What Do Vegetarians Eat For Protein?

You may be wondering what do vegetarians eat for protein? As part of a healthy diet protein is essential. As a vegetarian it may seem difficult to get the amount of protein that you need if you’re not sure which foods are rich in protein.

Why do we need protein?

Protein is vital when it comes to the repair of damaged cells as well as for building new cells. Protein is also crucial when it comes to building our bones, muscles, and tissue, so it is clear why our bodies need protein.

What Do Vegetarians Eat For Protein

What amount of protein do we need each day?

On average, it has been suggested that women should aim to consume around 40 g of protein every day, and for men, around 55g of protein every day.

What do vegetarians eat for protein?

As a vegetarian you will not be eating some food groups including fish or meat and for this reason you may feel that when it comes to protein, your options are limited.  This however is not the case as there are many food sources that you can eat which are full of protein.

  • Nuts and Seeds

These are perfect as a snack and contain protein as well as essential facts. Flaxseeds, cashews, chia seeds and almonds are particularly rich in protein. For example, if you consume 30 g of almonds, you will obtain 6 g of protein.

  • Grains and Pulses

Pulses, beans and lentils are very good source of protein. For example, 9 g of protein can be found in 100 g of boiled lentils. These lentils can be used to bulk up casseroles, stews and soups. Also, opt for kidney beans, black beans and chickpeas to increase your protein consumption. Grains such as quinoa, rice, barley and oats can also increase your protein intake.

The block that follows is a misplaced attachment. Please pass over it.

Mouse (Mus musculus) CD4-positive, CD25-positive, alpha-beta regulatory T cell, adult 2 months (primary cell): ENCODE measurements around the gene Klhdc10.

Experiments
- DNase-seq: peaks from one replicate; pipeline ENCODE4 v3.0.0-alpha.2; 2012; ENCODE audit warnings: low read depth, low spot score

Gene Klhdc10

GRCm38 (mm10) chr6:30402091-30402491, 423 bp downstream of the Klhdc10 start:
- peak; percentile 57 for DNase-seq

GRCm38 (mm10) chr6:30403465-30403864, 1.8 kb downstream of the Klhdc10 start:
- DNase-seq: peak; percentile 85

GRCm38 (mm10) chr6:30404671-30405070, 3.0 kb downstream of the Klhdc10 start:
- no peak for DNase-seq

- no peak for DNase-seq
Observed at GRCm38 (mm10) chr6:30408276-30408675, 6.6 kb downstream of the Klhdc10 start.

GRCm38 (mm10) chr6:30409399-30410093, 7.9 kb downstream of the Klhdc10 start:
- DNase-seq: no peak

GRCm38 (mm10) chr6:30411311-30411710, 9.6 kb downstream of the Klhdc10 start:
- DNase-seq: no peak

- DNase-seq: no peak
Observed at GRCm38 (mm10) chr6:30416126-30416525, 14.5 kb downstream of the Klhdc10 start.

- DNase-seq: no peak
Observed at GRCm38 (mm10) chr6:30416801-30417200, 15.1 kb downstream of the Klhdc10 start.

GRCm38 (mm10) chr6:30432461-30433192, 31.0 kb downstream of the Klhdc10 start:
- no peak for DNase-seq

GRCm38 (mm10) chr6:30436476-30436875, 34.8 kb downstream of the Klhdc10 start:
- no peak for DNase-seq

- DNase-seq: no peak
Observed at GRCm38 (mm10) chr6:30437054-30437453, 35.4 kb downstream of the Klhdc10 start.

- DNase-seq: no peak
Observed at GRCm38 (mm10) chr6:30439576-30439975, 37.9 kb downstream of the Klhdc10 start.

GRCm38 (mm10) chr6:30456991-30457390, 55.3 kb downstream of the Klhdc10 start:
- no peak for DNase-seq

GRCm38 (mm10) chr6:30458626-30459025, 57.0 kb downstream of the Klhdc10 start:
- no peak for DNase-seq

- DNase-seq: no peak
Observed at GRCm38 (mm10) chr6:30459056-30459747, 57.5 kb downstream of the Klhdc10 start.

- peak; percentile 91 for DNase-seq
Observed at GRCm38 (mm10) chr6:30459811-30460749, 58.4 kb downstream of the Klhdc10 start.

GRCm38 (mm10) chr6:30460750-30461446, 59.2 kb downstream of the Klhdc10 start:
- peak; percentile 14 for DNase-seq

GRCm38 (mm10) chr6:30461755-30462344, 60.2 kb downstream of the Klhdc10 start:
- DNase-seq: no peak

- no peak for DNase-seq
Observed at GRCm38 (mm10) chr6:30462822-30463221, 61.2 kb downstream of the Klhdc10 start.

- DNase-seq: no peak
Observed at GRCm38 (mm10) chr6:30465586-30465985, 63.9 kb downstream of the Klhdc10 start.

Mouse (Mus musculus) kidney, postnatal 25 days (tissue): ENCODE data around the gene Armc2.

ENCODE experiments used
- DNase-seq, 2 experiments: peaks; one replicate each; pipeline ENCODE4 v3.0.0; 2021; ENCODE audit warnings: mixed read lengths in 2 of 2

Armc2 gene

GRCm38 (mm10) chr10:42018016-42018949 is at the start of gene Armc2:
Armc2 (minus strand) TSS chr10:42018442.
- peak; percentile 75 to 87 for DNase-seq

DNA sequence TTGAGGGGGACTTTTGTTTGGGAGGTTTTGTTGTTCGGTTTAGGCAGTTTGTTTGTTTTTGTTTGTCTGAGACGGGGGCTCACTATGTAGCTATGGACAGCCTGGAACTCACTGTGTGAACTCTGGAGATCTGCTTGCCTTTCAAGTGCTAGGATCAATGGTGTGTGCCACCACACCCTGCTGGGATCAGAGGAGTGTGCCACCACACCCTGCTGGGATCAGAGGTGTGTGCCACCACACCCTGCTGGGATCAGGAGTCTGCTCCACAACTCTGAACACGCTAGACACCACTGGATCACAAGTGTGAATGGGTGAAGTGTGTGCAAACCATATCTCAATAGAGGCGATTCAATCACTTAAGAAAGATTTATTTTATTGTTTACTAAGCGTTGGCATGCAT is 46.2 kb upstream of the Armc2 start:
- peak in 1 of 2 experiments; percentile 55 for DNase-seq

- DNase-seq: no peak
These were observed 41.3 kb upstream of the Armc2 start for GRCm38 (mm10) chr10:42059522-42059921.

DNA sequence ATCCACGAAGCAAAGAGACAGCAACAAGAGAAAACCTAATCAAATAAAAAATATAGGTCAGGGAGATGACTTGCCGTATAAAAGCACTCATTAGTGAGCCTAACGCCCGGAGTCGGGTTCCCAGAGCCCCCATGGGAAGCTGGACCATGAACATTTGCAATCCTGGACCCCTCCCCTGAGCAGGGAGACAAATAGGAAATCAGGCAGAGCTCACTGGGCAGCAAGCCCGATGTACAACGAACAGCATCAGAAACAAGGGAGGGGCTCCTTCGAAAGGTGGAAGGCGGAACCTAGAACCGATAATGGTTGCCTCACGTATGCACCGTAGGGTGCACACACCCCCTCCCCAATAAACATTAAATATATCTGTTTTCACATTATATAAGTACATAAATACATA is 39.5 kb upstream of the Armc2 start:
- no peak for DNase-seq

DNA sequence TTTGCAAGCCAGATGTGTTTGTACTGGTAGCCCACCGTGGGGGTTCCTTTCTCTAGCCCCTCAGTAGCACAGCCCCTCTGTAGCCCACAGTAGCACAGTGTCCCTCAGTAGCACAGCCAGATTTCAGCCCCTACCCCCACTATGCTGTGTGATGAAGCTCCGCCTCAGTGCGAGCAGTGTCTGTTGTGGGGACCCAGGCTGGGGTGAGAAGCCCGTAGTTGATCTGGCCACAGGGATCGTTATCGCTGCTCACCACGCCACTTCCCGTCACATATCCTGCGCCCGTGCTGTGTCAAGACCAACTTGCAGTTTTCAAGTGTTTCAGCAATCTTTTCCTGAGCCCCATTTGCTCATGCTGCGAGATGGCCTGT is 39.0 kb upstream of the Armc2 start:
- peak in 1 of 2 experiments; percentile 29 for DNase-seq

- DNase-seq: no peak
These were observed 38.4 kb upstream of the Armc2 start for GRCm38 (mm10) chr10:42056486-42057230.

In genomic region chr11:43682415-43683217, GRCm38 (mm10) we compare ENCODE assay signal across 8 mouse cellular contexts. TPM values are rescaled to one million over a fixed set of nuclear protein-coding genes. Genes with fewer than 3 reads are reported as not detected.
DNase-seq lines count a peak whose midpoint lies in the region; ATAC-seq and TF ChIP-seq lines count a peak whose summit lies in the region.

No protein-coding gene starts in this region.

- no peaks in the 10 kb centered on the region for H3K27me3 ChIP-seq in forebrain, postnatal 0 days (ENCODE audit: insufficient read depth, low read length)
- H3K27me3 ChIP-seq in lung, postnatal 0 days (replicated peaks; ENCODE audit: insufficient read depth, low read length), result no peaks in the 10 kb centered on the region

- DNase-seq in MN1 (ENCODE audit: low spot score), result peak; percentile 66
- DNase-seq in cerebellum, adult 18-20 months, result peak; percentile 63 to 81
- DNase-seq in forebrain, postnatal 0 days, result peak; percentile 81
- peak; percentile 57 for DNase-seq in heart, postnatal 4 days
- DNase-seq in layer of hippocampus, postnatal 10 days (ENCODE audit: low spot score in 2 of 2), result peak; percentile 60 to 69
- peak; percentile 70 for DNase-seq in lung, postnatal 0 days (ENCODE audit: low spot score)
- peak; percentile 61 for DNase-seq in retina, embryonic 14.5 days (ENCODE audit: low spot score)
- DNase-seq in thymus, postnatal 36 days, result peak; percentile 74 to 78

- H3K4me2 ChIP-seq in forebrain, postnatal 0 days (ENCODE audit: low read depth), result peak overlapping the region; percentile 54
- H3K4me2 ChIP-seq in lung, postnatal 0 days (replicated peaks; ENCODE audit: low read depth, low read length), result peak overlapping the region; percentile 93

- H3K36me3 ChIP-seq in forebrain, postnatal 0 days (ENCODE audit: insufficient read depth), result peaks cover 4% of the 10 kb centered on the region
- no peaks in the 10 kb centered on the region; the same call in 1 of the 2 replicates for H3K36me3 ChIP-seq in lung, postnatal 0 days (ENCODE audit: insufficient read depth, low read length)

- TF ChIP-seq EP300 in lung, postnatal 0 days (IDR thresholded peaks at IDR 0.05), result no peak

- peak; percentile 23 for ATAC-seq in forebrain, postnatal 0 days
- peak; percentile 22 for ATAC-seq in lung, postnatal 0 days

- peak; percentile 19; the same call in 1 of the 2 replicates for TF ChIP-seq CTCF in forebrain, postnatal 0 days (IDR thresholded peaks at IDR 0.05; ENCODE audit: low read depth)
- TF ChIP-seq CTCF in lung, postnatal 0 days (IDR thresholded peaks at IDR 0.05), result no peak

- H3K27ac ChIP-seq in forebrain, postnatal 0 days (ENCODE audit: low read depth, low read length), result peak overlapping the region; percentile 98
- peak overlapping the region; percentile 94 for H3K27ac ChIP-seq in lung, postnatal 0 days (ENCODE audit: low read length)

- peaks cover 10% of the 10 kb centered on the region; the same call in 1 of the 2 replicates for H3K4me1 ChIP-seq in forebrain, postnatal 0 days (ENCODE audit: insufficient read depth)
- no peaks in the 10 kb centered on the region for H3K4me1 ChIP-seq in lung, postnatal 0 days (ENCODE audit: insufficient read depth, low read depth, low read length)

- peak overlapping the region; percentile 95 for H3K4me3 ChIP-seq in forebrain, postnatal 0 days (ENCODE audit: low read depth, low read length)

In fact, quinoa is a plant source that is regarded as complete protein, so therefore it contains all nine of the crucial amino acids. A good breakfast idea would be a 50 g bowl of porridge oats, which have been made with milk, and this breakfast provided 2 g of protein.

  • Soy Protein

This is a very versatile source of protein as it can be made into different forms of food. For example, tofu which is made by using the curds of soy milk. Tofu also comes in various forms including firm, extra firm or silken. It is a great source of protein, which is low-calorie. 8 g of protein can be obtained from 100 g of firm tofu.  Soybeans can also be eaten as they are or turned it into milk on miso. Soya beans themselves contain approximately 15 g of protein per hundred grams.

  • Eggs

 Eggs are an inexpensive and easy source of protein. One boiled egg contains around 7 g of protein and can be used as part of breakfast or for lunch. Another advantage to eggs is that they are low in calories and easy to digest.

  • Dairy Products

Dairy products are not only a good source of calcium, but they are also an excellent source of protein. 25 g of protein can be found in 100 g of cheddar cheese and 3 g of protein can be found in 100 g of cow’s milk. If calories or saturated fats are a concern then opt for low-fat options.

Almond or hazelnut milk is a source of protein for those on a vegan diet; however, it is worth bearing in mind that soy milk contains the same amount of protein as cow’s milk whereas almond and hazelnut milk do not. An easy way of including protein into your diet is it by adding a spoonful of Greek yogurt to smoothies, cereal or muesli, as Greek yogurt contains 6 g of protein for everyone 100g.

Specific Vegetarian Meal Ideas

Below is a breakdown of a few foods that are high in protein and can be eaten as a meal or part of a meal:

Breakfast: 

  • Tofu scramble
  • Porridge
  • Whole-wheat toast with nut/seed butter.

 Lunch: 

  • Lasagne made from tofu
  • Tacos made from black beans
  • Sandwich made using hummus
  • Lentil salad
  • Veggie burger

 Dinner: 

  • Tofu stir fry
  • Dahl
  • Chilli
  • Enchiladas
  • Curry

 Snacks:

 Roasted nuts/seeds

  • Homemade granola bar
  • Hummus
  • Roasted Edamame

By now we are sure that you will be a lot clearer on what do vegetarians eat for protein and that being a vegetarian does not mean you will struggle to find foods that contain a good source of protein.

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